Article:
The Bishop Ryan football team is used to seeing a zero on the scoreboard at the end of a game. The Lions just aren't used to seeing a zero under their name.
That's what happened last season during a 19-0 loss at home to Class AA West Region co-champion Carrington. The Lions have not been shut out since.
When the Lions and Cardinals meet in Carrington at 7 tonight, it will be a battle between the region's best offense against the top defense.
Submitted Photo • Carrington senior Casey Murphy, an all-state tailback, gets chased down by Bismarck-St Mary’s defenders earlier this season. Photo courtesy of Chris Aarhus/Jamestown Sun.
Carrington (3-1 overall, 2-1 region) recorded consecutive shut outs against Bismarck-St. Mary's and Turtle Mountain after dropping its region opener to Trenton-Trinity Christian.
"They play very physical and they fly to the ball," Ryan coach Brad Borkhuis said. "They do a lot of the things we talk to our team about doing day-in and day-out and they're coached well. They're a good all-around team."
Ryan's offense, led by junior quarterback Austin Eggl and senior running back Chase Fugere, expects to give Carrington's defense its stiffest test of the season. The Cardinals' first three region opponents are a combined 4-11 this season. The Lions (4-1, 3-0) are tied atop the region standings with Beulah.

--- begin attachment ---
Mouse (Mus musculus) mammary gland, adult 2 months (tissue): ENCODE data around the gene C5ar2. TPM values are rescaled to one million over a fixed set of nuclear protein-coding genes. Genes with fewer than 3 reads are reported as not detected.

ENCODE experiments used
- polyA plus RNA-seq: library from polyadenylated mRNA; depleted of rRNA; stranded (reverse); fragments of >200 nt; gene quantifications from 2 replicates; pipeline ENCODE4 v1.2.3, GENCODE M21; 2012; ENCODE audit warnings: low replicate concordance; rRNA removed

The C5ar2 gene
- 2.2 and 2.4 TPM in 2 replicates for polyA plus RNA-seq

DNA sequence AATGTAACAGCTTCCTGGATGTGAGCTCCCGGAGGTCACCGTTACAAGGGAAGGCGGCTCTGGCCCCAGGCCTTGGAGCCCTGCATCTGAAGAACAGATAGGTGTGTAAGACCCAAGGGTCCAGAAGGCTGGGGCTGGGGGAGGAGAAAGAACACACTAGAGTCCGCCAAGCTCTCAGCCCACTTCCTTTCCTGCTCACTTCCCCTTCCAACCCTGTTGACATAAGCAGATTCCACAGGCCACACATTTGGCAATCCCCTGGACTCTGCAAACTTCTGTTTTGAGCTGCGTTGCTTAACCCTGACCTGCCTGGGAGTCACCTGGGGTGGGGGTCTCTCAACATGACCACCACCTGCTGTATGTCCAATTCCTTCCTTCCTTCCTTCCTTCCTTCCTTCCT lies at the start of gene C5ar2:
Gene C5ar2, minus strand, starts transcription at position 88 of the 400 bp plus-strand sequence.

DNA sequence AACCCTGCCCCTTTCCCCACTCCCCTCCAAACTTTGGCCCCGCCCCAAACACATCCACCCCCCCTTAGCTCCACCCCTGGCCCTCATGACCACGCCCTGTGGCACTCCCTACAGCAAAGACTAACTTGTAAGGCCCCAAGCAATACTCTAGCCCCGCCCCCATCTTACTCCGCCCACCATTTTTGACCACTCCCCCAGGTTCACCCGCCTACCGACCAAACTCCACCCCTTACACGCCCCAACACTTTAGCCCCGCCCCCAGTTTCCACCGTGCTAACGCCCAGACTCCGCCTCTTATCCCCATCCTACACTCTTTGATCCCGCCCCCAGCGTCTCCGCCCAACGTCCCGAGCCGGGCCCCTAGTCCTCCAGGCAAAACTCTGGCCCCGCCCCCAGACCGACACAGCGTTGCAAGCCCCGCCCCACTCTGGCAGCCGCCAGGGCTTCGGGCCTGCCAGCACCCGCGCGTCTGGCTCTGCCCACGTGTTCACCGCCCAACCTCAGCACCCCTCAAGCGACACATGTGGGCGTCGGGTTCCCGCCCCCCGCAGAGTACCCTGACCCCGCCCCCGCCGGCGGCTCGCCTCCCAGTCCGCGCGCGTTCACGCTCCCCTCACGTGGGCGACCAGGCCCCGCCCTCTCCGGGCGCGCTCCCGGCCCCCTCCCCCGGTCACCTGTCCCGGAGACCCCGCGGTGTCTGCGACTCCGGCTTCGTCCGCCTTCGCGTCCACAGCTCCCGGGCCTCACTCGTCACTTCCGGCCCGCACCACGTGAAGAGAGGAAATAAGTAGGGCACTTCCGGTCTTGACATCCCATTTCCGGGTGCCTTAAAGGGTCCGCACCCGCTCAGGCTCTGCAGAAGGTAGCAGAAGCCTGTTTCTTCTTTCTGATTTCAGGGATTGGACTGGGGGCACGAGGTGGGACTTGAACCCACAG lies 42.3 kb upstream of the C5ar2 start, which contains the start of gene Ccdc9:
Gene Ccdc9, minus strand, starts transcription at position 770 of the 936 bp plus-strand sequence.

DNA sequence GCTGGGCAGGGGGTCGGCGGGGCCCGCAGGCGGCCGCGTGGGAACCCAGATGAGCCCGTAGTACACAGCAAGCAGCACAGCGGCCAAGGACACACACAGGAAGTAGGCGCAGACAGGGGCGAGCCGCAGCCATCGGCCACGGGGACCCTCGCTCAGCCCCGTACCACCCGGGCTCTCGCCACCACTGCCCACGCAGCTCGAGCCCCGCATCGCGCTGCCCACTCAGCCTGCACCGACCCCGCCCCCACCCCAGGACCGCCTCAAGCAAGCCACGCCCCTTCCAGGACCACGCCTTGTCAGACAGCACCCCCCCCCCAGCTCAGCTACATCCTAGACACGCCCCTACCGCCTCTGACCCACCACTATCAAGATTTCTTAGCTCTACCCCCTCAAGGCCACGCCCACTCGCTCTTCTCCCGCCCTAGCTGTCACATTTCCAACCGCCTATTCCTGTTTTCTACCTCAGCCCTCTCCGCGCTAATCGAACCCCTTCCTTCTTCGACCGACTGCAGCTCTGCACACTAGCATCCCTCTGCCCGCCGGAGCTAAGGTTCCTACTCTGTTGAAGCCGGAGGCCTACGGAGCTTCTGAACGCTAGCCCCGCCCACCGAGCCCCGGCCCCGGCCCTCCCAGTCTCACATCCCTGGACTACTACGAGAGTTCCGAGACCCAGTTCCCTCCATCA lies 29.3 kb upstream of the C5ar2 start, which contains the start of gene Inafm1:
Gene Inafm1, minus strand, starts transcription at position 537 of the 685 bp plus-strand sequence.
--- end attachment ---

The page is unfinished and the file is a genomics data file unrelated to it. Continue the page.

Borkhuis said that in order to beat Carrington on the road, the Lions need to come out strong from the beginning and limit turnovers.
"Last year we came out kind of soft," Borkhuis said. "We felt we didn't attack from the beginning and that's what we have to do this time. We have to come out real hot and execute right off the bat."
The Cardinals took advantage of Ryan turnovers on the Lions' side of the field, leaving a short field for the Carrington offense. Borkhuis said that with a team like Carrington, the Lions can't afford to pin their defense deep in their own territory.
Carrington senior linebacker Tysen Rosenau leads a defense, allowing 11.3 points per game, with 52 tackles and a sack. The play of Rosenau and senior linebacker Cordell Schroeder could dictate Ryan's offense.
"It's about trying to understand how they are going to try and stop our offense and taking what gaps show up for us," Borkhuis said. "Our discipline has to be to take what is given to us and not trying to force it. That's where our offense is very strong and very deadly is the fact that it's able to take advantage of so many areas."
Fugere was held in check last week, rushing for 37 yards on 14 carries in a 28-2 win over Bottineau. If the Lions can't get the running game going early, they may turn to Eggl and junior wide receiver Nick Berentson to carry the offense.
"The passing game will be pretty important because it should open up our run game for Chase," Berentson said. "Hopefully I can get some more catches and do the same thing I did last Friday."
Berentson caught five passes for 88 yards in the Bottineau game.